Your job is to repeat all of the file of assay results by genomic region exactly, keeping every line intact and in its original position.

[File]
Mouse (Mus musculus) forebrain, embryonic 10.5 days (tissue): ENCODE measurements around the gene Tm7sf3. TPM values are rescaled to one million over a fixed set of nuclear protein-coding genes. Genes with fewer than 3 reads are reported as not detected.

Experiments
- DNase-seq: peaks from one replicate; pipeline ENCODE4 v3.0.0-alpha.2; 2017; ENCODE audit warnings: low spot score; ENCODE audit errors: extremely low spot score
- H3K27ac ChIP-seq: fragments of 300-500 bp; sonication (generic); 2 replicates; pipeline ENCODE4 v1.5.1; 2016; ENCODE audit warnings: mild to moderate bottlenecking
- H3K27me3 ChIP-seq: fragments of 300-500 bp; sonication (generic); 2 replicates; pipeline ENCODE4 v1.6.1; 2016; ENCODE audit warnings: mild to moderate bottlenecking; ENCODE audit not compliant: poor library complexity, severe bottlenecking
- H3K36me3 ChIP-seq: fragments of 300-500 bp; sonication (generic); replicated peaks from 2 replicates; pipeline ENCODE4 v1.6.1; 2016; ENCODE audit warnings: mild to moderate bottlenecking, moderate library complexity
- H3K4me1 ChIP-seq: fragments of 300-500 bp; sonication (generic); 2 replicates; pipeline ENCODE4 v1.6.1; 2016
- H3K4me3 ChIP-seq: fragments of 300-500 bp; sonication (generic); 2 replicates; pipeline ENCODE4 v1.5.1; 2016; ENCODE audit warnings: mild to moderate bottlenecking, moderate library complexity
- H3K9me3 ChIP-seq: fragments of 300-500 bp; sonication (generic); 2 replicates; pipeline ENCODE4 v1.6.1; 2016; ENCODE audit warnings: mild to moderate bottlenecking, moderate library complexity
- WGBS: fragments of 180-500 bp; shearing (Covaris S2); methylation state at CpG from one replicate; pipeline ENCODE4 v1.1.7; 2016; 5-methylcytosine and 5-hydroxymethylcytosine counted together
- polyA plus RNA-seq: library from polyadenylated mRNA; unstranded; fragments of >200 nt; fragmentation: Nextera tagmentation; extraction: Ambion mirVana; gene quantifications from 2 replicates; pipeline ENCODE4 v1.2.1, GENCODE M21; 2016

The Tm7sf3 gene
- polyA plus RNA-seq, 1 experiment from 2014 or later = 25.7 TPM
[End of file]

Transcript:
Mouse (Mus musculus) forebrain, embryonic 10.5 days (tissue): ENCODE measurements around the gene Tm7sf3. TPM values are rescaled to one million over a fixed set of nuclear protein-coding genes. Genes with fewer than 3 reads are reported as not detected.

Experiments
- DNase-seq: peaks from one replicate; pipeline ENCODE4 v3.0.0-alpha.2; 2017; ENCODE audit warnings: low spot score; ENCODE audit errors: extremely low spot score
- H3K27ac ChIP-seq: fragments of 300-500 bp; sonication (generic); 2 replicates; pipeline ENCODE4 v1.5.1; 2016; ENCODE audit warnings: mild to moderate bottlenecking
- H3K27me3 ChIP-seq: fragments of 300-500 bp; sonication (generic); 2 replicates; pipeline ENCODE4 v1.6.1; 2016; ENCODE audit warnings: mild to moderate bottlenecking; ENCODE audit not compliant: poor library complexity, severe bottlenecking
- H3K36me3 ChIP-seq: fragments of 300-500 bp; sonication (generic); replicated peaks from 2 replicates; pipeline ENCODE4 v1.6.1; 2016; ENCODE audit warnings: mild to moderate bottlenecking, moderate library complexity
- H3K4me1 ChIP-seq: fragments of 300-500 bp; sonication (generic); 2 replicates; pipeline ENCODE4 v1.6.1; 2016
- H3K4me3 ChIP-seq: fragments of 300-500 bp; sonication (generic); 2 replicates; pipeline ENCODE4 v1.5.1; 2016; ENCODE audit warnings: mild to moderate bottlenecking, moderate library complexity
- H3K9me3 ChIP-seq: fragments of 300-500 bp; sonication (generic); 2 replicates; pipeline ENCODE4 v1.6.1; 2016; ENCODE audit warnings: mild to moderate bottlenecking, moderate library complexity
- WGBS: fragments of 180-500 bp; shearing (Covaris S2); methylation state at CpG from one replicate; pipeline ENCODE4 v1.1.7; 2016; 5-methylcytosine and 5-hydroxymethylcytosine counted together
- polyA plus RNA-seq: library from polyadenylated mRNA; unstranded; fragments of >200 nt; fragmentation: Nextera tagmentation; extraction: Ambion mirVana; gene quantifications from 2 replicates; pipeline ENCODE4 v1.2.1, GENCODE M21; 2016

The Tm7sf3 gene
- polyA plus RNA-seq, 1 experiment from 2014 or later = 25.7 TPM